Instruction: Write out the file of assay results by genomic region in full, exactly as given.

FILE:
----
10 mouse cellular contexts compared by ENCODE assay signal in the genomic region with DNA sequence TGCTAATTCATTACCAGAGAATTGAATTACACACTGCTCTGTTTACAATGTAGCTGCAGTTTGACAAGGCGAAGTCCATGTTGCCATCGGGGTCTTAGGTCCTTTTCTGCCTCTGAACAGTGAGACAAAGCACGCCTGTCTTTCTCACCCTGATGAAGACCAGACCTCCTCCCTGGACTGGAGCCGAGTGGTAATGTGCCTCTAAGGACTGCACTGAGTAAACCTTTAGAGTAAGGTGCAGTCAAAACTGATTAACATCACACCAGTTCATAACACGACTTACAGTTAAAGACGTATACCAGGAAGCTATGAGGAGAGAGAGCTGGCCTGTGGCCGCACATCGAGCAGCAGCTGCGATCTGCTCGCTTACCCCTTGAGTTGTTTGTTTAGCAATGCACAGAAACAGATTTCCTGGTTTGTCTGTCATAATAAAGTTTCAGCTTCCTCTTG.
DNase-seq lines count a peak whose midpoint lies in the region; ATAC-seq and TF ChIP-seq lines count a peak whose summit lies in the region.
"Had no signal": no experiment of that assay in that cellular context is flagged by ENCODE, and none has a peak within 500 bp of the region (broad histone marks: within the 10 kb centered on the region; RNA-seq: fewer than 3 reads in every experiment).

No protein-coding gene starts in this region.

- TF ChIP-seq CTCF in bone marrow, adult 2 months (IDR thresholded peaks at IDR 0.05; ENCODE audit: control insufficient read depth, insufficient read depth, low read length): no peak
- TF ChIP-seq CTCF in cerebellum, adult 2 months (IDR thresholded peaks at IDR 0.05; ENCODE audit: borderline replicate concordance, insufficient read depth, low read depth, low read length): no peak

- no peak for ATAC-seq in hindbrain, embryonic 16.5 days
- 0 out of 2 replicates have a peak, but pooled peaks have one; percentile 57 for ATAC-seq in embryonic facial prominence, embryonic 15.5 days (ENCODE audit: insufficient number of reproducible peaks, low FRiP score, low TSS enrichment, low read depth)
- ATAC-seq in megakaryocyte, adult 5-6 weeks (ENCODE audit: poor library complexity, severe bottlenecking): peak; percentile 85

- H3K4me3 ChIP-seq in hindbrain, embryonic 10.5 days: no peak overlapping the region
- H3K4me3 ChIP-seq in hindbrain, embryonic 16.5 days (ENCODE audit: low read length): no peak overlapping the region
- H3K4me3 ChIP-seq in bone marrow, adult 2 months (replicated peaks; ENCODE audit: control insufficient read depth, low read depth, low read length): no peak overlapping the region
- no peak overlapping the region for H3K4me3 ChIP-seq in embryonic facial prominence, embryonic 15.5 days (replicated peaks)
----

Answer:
10 mouse cellular contexts compared by ENCODE assay signal in the genomic region with DNA sequence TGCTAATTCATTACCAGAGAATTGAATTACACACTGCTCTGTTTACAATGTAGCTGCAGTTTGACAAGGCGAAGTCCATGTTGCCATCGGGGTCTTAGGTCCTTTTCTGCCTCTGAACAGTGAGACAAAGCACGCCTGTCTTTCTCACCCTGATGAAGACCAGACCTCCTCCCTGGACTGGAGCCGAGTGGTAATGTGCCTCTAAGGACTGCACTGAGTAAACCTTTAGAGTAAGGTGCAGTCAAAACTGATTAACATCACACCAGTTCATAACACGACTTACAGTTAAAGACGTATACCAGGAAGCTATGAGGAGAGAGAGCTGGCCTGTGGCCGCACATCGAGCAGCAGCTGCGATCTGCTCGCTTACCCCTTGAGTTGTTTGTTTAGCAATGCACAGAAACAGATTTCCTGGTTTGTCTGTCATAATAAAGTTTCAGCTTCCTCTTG.
DNase-seq lines count a peak whose midpoint lies in the region; ATAC-seq and TF ChIP-seq lines count a peak whose summit lies in the region.
"Had no signal": no experiment of that assay in that cellular context is flagged by ENCODE, and none has a peak within 500 bp of the region (broad histone marks: within the 10 kb centered on the region; RNA-seq: fewer than 3 reads in every experiment).

No protein-coding gene starts in this region.

- TF ChIP-seq CTCF in bone marrow, adult 2 months (IDR thresholded peaks at IDR 0.05; ENCODE audit: control insufficient read depth, insufficient read depth, low read length): no peak
- TF ChIP-seq CTCF in cerebellum, adult 2 months (IDR thresholded peaks at IDR 0.05; ENCODE audit: borderline replicate concordance, insufficient read depth, low read depth, low read length): no peak

- no peak for ATAC-seq in hindbrain, embryonic 16.5 days
- 0 out of 2 replicates have a peak, but pooled peaks have one; percentile 57 for ATAC-seq in embryonic facial prominence, embryonic 15.5 days (ENCODE audit: insufficient number of reproducible peaks, low FRiP score, low TSS enrichment, low read depth)
- ATAC-seq in megakaryocyte, adult 5-6 weeks (ENCODE audit: poor library complexity, severe bottlenecking): peak; percentile 85

- H3K4me3 ChIP-seq in hindbrain, embryonic 10.5 days: no peak overlapping the region
- H3K4me3 ChIP-seq in hindbrain, embryonic 16.5 days (ENCODE audit: low read length): no peak overlapping the region
- H3K4me3 ChIP-seq in bone marrow, adult 2 months (replicated peaks; ENCODE audit: control insufficient read depth, low read depth, low read length): no peak overlapping the region
- no peak overlapping the region for H3K4me3 ChIP-seq in embryonic facial prominence, embryonic 15.5 days (replicated peaks)